*Wriju Banerjee is a Second Year Student of Political Science at Shaheed Bhagat Singh College, University of Delhi. His area of interest include Philosophy and Political Theory. He plans to enter Academia after his graduation.

Omir Kumar currently doing his major in Political Science with a minor in English from Shaheed Bhagat Singh College, University of Delhi. He has keen interest in Public Policy and Political Theory and plans to work in the Public Policy Research domain in the near future.

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South Asia

Economic And Political Reform Is Needed In Sri Lanka, Not State Violence



Image source: Wikipedia

Sri Lanka’s worst economic crisis since independence has highlighted years of political and economic mismanagement and a reliance on state-sanctioned violence in response to legitimate protests. Legitimate reform and respect for human rights is required if the island nation is to act in the best interests of its people.

The crisis has resulted in the import-reliant country’s foreign currency reserves running dry, meaning that the government is unable to pay for imports of basic goods, including food and fuel. Rising inflation of 17 per cent has meant that any food available is now too expensive, with a kilogram of rice costing 500 rupees when it previously cost 80. The lack of fuel has meant that Sri Lankans are suffering through 12-hour power cuts, with the government asking people to work from home to save fuel.

Making matters worse, the government has defaulted on its foreign debts for the first time since independence. Sri Lanka’s debt is approximately $51 billion, making it now reliant on negotiations with its creditors, such as the Asian Development Bank, to pause payments so basic goods can be purchased.

As always, these issues are affecting Sri Lanka’s most vulnerable, particularly those in poorer rural areas, the elderly and people with disability. There are reports of people dying while lining up for fuel in the heat. This has the potential to worsen into a significant humanitarian crisis, with half the country sinking into poverty and food insecurity rising.

This is a big step back for a country that was once regarded as one of Asia’s success stories, formerly enjoying economic growth, burgeoning industries and a wealthier middle class. The was a sign of a country that was beginning to rebuild after a brutal civil war that affected all Sri Lankans.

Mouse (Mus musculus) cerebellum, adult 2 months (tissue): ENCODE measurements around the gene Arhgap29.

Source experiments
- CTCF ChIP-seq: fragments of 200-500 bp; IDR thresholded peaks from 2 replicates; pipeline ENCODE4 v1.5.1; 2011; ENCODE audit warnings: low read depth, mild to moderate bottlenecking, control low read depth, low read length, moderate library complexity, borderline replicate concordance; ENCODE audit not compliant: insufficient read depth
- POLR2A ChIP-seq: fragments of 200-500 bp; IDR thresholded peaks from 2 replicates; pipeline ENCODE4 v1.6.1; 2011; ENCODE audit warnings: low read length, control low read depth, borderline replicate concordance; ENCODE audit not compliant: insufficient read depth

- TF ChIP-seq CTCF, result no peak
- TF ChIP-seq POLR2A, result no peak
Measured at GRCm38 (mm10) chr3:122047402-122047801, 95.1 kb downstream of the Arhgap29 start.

While the government has blamed the crisis on the coronavirus pandemic and the subsequent drop in tourism, the cause is closer to home, and the government deserves significant blame.

The President, Gotabaya Rajapaksa, previously slashed taxes and focused on domestic markets rather than exports, creating an economy reliant on imports, which created unsustainable levels of debt. The government has also racked up huge debts to fund irresponsible infrastructure projects which has severely depleted the country’s foreign reserves. The banning of imports of chemical fertilisers left Sri Lanka’s large agriculture sector crippled and increased debt through the reliance on importing food.

The Rajapaksa family has ruled Sri Lanka for over two decades, with Mahinda Rajapaksa ruling as President between 2005 and 2015 and then as Prime Minister until his recent resignation. Gotabaya Rajapaksa has served as President since 2019 and several family members have long held prominent positions within the military and government. This has resulted in rampant nepotism, corruption and poor economic decisions that have turned the public away from the once popular family.

The crisis in Sri Lanka has led to nation-wide protests, which have rapidly turned violent. Protesters have stormed government buildings and government forces have been injured. Citizens are justifiably angry about years of poor economic decisions that has crippled the economy, leaving millions without the most basic of goods.